Salomon Sense Ride 4 Review
Compare prices at 3 resellers Pros: Well cushioned, comfortable fit, sticky rubber grips rock very well, decent price
Cons: High heel counter, not the lightest
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Salomon Sense Ride 4
|Price||Check Price at REI|
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|$103.97 at Backcountry|
Compare at 2 sellers
|Check Price at REI|
Compare at 3 sellers
|Check Price at REI|
Compare at 2 sellers
|Pros||Well cushioned, comfortable fit, sticky rubber grips rock very well, decent price||Excellent traction, protective and sensitive, light, comfortable, durable||Good protection and sensitivity, stable||Stable, low to the ground, great traction||G-grip graphene enhanced outsole is very durable, super comfortable, low to the ground and responsive|
|Cons||High heel counter, not the lightest||Expensive, tongue comfort affects some||Not particularly breathable, fit is small||A little heavy for a trail shoe||Not as sticky as previous versions, not super protective underfoot or in the upper|
|Bottom Line||A very well cushioned shoe that is optimal for heel strikers and makes for a great option for everyday training as well as ultra distances||The perfect definition of a do-everything trail running shoe, which also happens to be zero-drop||These protective tanks will keep going over rocky ridges and scree fields but aren't great for hotter environments||This is a very stable shoe with a sticky outsole that's perfect for putting in miles over varied terrain||A very comfortable, low riding shoe that has excellent and durable traction|
|Rating Categories||Salomon Sense Ride 4||Inov-8 Terraultra G...||La Sportiva Bushido II||Saucony Peregrine 11||Inov-8 Roclite 290|
|Foot Protection (25%)|
|Specs||Salomon Sense Ride 4||Inov-8 Terraultra G...||La Sportiva Bushido II||Saucony Peregrine 11||Inov-8 Roclite 290|
|Measured Weight (per pair)||20.7 oz (size 9.5)||20.9 oz (size 11)||21.9 oz (size 9.5)||22.5 oz (size 9.5)||21.6 oz (size 11)|
|Heel-to-Toe Drop||8 mm||0 mm||6 mm||4 mm||4 mm|
|Stack Height (Heel, Forefoot)||27 mm, 19 mm||22 mm, 22 mm||19 mm, 13 mm||27 mm, 23 mm||17.5 mm, 13.5 mm|
|Upper||Synthetic mesh||Breathable Mesh||Air mesh/thermal adhesive microfiber/high-frequency welded ripstop overlays/TPU toe cap||Reinforced mesh||Mesh upper with ADAPTERWEB foot cradle system|
|Midsole||Optivibe||Powerflow Max||4mm LaSpEVA/compression-molded MEMlex/1.5 mm dual-density compressed EVA||PWRRUN||PowerFlow|
|Outsole||Contagrip MA rubber||Graphene Grip||FriXion XT V-Groove2 rubber with Impact Brake System||PWRTRAC||Tri-C Sticky|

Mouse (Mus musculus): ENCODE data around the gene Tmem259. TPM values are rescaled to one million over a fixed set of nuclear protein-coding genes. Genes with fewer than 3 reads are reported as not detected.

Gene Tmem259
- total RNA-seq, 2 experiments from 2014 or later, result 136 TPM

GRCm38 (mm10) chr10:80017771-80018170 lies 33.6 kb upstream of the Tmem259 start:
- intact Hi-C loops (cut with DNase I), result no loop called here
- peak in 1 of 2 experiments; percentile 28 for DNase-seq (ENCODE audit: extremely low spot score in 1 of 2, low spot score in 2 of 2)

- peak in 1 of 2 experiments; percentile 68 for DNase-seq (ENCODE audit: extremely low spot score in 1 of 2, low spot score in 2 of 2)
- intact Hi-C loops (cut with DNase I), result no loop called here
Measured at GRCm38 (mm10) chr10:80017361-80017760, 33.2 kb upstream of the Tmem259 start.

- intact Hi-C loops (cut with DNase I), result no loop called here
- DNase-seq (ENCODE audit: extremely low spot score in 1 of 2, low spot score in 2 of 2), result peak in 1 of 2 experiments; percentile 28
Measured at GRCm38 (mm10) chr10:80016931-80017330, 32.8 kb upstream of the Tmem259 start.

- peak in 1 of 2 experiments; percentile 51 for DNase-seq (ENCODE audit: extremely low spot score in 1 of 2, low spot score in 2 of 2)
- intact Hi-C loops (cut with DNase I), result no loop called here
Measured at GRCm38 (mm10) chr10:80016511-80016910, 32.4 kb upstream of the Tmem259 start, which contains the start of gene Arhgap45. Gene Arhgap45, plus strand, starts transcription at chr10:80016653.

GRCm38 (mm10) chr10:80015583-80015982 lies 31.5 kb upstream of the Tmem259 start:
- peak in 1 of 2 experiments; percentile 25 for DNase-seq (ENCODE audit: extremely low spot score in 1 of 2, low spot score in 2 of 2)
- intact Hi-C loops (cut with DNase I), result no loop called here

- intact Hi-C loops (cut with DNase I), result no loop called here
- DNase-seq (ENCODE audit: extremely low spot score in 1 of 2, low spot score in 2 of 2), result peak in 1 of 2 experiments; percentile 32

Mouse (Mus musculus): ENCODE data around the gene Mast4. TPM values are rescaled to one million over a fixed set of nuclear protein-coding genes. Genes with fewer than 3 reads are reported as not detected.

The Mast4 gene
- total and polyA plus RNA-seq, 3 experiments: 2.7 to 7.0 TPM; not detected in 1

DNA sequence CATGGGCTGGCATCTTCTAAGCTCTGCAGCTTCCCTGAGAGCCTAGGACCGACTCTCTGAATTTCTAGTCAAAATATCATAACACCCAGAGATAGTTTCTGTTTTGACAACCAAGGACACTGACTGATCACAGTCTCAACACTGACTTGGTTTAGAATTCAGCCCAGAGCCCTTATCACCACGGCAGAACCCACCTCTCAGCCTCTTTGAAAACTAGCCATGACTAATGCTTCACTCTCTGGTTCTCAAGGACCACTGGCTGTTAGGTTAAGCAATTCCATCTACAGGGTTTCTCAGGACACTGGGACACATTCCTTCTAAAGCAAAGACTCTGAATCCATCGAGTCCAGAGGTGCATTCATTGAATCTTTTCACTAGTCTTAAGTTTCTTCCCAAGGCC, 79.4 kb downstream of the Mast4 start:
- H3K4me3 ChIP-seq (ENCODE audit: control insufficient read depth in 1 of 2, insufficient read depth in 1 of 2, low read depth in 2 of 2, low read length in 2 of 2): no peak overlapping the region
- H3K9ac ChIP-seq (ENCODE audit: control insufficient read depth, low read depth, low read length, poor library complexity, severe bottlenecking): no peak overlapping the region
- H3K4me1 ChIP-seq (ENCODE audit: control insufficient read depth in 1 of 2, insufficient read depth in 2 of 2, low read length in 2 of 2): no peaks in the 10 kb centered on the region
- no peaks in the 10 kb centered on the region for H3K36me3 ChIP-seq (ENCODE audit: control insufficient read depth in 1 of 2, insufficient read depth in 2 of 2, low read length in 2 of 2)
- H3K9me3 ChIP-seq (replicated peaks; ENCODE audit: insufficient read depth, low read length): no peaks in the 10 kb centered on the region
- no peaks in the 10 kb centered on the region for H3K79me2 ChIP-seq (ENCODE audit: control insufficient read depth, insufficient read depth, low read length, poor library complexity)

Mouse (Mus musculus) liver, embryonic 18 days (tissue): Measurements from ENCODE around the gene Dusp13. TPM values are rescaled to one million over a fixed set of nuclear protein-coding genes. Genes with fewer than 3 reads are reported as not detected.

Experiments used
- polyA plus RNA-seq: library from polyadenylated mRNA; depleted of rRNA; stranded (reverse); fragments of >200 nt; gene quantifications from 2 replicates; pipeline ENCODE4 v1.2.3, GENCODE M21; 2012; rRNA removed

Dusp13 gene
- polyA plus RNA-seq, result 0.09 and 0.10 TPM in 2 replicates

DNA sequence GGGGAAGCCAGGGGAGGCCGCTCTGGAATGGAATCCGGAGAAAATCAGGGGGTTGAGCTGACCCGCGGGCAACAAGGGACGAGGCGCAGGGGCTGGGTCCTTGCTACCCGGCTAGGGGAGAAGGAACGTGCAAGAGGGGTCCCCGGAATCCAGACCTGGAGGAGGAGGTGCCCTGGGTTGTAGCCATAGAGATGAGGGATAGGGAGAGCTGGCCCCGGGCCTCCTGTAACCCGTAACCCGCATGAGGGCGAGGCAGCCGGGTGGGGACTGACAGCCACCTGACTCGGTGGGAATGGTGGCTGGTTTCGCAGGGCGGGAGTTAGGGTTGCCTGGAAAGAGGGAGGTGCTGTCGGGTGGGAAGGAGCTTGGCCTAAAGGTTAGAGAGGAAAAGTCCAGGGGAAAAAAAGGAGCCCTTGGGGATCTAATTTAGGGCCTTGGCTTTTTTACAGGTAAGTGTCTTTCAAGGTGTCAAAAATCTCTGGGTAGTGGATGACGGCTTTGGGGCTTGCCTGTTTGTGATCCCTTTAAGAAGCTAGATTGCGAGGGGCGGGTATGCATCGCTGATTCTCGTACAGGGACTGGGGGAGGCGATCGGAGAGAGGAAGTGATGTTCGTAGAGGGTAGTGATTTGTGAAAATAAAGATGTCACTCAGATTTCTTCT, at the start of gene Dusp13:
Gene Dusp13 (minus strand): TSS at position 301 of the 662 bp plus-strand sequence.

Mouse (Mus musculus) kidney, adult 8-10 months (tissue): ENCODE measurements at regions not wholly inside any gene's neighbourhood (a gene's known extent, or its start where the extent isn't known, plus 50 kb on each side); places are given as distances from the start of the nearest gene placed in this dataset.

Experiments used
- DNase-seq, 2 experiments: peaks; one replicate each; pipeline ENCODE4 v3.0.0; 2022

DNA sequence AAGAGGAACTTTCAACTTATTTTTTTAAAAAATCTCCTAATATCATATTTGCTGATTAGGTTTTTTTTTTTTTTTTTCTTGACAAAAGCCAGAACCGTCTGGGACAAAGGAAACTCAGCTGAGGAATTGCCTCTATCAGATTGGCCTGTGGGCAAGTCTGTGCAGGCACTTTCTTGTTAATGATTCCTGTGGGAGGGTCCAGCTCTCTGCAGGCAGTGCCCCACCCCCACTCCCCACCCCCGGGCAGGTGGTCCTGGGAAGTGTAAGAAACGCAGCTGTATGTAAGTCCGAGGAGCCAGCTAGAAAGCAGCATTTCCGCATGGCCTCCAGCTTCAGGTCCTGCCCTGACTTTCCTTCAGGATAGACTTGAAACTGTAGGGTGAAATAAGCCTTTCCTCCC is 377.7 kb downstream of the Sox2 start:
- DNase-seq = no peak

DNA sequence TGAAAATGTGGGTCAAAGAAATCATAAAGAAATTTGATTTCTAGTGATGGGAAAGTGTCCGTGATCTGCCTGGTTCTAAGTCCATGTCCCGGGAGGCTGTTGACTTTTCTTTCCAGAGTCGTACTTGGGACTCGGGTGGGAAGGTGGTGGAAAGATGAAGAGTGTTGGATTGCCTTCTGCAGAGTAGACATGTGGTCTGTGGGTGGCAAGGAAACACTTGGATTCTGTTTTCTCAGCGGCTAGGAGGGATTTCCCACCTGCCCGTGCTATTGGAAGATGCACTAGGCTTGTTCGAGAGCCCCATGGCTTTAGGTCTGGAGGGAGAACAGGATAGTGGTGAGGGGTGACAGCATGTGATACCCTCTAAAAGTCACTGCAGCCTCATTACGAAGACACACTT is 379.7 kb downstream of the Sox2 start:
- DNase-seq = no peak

|Lacing Style||Quicklace with garage||Traditional||Traditional||Traditional||Traditional|
|Wide Version Available?||No||No||No||Yes||No|
|Sizes Available||7 - 14||7 - 15||38 - 48.5||7 - 14||7 - 15|
Our Analysis and Test Results
The Salomon Sense Ride 4 continues the tradition of the previous versions, offering an excellent mix of sensitivity for uneven trail terrain with enough cushion to get out and pound the pavement without grinding your knees into a fine powder. To our delight, little has changed from the Sense Ride 3 in terms of the Optivibe EVA foam, while the uppers have a thin mesh covering that allows for maximum breathability and helps the shoe dry out quickly. Like most Salomon shoes, these feature a quick-lace system with a little garage for the excess slack located on the tongue. Love it or hate it, we find this lacing system comfortable and convenient, and we always appreciate that the laces never come untied. If you're looking for a shoe that can get you through a pavement approach and some hard-pack dirt roads on your way to the rolling singletrack, the Sense Ride 4 is a formidable option.
This shoe offers plenty of protection from below and goes light on protection up top. Salomon employs a blend of EVA foam densities to protect the foot (and the whole body, really) from repetitive strikes on rock, dirt, and pavement.
The Sense Ride 4 has a higher stack than most of the competition (other than shoes from Hoka One One), giving you plenty of cushioning for trails and just enough for pavement. Just keep in mind that softer foams with lower densities compress and lose their bounce quicker than firmer, denser foam.